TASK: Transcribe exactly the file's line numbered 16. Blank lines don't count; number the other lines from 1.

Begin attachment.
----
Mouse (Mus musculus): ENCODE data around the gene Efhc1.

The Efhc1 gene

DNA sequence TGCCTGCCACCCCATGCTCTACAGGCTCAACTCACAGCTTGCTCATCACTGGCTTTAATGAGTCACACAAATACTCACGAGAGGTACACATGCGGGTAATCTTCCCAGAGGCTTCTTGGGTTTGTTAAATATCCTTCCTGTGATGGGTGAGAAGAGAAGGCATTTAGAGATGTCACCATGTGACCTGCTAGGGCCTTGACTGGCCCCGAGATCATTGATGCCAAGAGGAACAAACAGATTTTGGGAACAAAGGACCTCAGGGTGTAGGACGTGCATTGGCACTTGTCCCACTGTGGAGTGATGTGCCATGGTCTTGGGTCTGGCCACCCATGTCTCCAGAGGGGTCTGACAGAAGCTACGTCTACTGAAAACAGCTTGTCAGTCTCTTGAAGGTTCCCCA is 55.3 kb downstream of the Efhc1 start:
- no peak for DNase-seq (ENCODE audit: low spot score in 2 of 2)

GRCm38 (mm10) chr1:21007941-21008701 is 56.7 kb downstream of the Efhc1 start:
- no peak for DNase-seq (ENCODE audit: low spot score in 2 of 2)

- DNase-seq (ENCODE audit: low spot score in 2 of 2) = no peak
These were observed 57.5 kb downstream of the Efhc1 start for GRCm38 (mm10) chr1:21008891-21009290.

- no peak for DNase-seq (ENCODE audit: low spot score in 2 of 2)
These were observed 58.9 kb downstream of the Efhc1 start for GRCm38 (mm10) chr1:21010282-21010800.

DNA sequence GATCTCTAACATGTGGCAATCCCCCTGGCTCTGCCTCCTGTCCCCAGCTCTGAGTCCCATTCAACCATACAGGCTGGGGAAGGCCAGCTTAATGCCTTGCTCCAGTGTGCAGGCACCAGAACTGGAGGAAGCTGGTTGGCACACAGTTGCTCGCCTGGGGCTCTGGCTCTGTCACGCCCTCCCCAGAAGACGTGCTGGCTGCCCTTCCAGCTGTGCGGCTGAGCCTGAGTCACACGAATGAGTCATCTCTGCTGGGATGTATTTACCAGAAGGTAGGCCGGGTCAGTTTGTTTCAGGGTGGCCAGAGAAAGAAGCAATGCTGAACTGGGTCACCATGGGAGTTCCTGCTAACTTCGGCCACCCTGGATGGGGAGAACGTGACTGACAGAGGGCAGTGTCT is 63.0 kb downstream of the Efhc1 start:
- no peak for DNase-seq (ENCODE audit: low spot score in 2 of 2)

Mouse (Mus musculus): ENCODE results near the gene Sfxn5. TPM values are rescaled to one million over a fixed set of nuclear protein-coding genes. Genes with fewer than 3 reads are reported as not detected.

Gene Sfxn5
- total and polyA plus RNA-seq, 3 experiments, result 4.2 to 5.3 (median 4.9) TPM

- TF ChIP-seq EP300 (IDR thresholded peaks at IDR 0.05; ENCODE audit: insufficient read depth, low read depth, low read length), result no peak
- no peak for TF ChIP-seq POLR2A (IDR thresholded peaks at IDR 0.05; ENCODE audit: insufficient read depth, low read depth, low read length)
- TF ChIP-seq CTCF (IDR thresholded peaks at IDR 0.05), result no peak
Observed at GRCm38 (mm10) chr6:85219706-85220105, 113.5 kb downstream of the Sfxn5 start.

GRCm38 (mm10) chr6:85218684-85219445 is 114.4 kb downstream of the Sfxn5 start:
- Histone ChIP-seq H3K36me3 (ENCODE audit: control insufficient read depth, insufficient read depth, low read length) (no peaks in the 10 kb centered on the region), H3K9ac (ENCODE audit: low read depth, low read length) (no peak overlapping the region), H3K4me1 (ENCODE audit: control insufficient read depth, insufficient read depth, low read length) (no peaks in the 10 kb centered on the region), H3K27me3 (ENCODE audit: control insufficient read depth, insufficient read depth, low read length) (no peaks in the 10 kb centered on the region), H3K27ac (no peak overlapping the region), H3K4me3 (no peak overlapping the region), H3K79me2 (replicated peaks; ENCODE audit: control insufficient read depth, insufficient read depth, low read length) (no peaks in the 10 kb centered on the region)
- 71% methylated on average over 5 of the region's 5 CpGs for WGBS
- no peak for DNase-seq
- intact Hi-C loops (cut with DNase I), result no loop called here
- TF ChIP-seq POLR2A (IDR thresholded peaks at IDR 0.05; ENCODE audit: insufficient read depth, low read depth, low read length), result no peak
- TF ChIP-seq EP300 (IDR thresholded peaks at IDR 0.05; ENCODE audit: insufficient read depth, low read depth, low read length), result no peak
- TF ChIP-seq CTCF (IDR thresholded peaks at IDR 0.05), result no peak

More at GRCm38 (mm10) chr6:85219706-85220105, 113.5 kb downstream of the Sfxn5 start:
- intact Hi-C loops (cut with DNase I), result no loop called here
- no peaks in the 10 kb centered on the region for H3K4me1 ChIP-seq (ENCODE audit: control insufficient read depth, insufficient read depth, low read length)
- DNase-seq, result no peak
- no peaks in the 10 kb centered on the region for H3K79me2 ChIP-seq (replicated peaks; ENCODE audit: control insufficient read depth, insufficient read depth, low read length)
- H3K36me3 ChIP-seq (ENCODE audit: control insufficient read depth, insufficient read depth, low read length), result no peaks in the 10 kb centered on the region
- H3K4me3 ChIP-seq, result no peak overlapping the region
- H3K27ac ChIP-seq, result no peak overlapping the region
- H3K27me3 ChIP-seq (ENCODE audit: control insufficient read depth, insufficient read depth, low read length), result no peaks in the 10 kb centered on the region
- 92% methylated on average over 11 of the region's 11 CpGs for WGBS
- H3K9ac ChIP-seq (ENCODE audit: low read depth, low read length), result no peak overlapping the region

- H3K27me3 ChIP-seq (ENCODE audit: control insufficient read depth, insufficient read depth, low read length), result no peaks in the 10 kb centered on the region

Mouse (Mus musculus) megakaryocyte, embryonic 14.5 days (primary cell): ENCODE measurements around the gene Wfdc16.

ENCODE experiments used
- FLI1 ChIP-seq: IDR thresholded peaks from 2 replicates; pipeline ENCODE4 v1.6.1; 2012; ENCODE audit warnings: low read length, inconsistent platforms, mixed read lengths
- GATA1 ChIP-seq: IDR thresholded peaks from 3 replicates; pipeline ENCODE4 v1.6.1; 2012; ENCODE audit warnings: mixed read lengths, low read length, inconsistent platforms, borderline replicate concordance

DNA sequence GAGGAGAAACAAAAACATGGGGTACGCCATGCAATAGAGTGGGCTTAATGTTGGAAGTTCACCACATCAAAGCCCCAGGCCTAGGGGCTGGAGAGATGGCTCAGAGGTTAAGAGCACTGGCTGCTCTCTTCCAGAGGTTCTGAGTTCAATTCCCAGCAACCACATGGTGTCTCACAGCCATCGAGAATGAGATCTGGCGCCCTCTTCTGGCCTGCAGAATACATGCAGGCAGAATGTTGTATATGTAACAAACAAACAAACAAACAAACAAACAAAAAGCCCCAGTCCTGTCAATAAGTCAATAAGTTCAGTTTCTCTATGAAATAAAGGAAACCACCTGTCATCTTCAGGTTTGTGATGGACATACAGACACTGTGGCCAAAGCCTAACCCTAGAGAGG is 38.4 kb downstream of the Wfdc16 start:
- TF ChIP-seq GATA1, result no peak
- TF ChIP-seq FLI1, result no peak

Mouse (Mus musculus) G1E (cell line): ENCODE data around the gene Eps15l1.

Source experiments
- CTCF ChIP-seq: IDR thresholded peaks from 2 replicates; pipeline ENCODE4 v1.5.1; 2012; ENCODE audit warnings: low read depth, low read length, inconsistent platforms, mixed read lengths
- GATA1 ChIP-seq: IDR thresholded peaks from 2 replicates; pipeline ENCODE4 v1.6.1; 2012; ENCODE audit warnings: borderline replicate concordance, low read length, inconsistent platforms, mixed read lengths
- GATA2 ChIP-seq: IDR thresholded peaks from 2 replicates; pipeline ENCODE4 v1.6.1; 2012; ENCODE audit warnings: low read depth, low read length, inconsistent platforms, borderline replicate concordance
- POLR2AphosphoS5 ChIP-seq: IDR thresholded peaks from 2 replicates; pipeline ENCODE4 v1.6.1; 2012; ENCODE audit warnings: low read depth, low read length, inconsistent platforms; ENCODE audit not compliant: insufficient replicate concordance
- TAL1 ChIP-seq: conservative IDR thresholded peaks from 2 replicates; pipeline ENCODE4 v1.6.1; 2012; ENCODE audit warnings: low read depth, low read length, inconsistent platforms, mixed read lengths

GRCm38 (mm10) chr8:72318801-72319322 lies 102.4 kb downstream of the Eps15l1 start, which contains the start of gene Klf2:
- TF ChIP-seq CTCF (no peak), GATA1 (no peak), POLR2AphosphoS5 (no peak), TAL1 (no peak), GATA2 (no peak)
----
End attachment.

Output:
- TF ChIP-seq EP300 (IDR thresholded peaks at IDR 0.05; ENCODE audit: insufficient read depth, low read depth, low read length), result no peak